From Chapter 5 on "The Hierarchy of Emotion," the section on "Music & the Hierarchy of Emotion," of Emotion in Life & Music.
“The essence of the symphonic process is the pattern of establishing some incomplete or conflicted emotional theme, breaking it down and taking it apart, considering all the components from various angles and in various permutations and transformations, and then reassembling the elements, bringing it all together into a reorganized summary context, thus resolving the conflict and achieving integrity of the psyche.”
Here's a new video conversation between me and metal fan and math-man James Ellias about Heavy Metal music and "anti-catharsis." Over the summer, in connection with my new book, we had gotten to talking about "what's going on" for people with hardcore taste in music. Because our conversation was so wide-ranging and generated a lot of insights, I thought it would be worth continuing on youtube, so that you could hear it too. James is totally blunt and fearless, but also willing to be challenged and to find new truth, so it was productive. Here are some of the topics we touch on:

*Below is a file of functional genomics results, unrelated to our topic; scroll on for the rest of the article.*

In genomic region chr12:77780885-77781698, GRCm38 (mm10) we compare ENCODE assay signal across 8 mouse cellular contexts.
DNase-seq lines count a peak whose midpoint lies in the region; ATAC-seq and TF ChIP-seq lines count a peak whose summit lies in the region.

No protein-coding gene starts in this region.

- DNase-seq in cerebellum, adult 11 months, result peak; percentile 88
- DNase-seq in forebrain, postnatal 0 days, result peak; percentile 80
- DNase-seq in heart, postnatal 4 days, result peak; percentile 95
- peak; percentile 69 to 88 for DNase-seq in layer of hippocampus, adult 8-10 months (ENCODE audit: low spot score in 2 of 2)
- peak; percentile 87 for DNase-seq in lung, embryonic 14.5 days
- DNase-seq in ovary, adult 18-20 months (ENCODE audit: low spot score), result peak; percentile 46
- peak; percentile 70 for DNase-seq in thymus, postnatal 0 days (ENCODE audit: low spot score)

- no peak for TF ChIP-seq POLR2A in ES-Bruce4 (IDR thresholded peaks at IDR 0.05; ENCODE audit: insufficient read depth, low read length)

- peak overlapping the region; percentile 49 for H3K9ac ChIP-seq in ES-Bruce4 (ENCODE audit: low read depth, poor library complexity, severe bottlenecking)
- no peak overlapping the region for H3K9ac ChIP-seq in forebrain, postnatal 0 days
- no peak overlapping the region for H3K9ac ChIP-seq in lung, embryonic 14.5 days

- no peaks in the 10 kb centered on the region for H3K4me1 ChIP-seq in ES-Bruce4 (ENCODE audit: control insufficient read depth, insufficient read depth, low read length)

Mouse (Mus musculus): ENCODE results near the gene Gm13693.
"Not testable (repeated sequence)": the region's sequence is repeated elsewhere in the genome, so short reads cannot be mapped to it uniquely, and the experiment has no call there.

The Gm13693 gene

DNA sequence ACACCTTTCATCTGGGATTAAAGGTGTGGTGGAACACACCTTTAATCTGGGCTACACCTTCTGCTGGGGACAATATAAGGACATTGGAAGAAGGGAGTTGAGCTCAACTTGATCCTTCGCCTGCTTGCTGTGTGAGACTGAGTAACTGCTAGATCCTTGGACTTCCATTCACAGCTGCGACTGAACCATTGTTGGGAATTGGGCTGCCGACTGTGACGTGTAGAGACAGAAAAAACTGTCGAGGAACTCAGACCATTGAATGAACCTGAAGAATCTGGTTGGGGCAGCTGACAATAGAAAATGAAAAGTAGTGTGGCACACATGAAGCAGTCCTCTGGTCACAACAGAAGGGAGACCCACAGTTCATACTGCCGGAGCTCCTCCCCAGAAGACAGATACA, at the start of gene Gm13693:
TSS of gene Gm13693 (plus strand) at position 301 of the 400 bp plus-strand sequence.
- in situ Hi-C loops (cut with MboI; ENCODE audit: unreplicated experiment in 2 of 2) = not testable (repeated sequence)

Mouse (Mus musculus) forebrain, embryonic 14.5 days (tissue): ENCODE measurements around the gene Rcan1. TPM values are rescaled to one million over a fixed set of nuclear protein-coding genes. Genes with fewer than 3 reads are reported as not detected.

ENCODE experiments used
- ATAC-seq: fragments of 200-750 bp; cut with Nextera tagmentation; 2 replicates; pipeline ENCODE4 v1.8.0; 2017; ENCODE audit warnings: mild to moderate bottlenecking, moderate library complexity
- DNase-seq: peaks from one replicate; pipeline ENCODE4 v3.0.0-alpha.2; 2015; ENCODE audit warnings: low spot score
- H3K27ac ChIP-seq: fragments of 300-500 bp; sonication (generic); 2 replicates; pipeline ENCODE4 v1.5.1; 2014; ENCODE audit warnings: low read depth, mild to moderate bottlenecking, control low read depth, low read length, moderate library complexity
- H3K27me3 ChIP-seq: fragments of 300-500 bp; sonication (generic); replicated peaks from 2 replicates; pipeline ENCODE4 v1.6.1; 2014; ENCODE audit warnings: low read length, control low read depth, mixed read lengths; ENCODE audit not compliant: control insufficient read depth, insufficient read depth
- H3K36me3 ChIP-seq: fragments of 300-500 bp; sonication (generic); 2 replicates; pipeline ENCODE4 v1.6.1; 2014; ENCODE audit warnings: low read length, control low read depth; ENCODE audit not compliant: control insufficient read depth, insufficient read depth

In going through some old papers, I came across notes I had made during a piano Master Class taught by Andras Schiff for students at the Mannes College of Music in New York back in February 2000. Reading over the notes, I was struck by how good the ideas were, and I felt they were definitely worth sharing, even though it’s been a while. That’s how things are when you deal with timeless art and ideas, as Schiff does.
The Master Class focused on Schiff's specialty, the music of JS Bach. He coached student pianists on four major works by Bach: the English Suite in E Minor, the Chromatic Fantasy and Fugue in D Minor, the Goldberg Variations, and the Partita #6 in E Minor.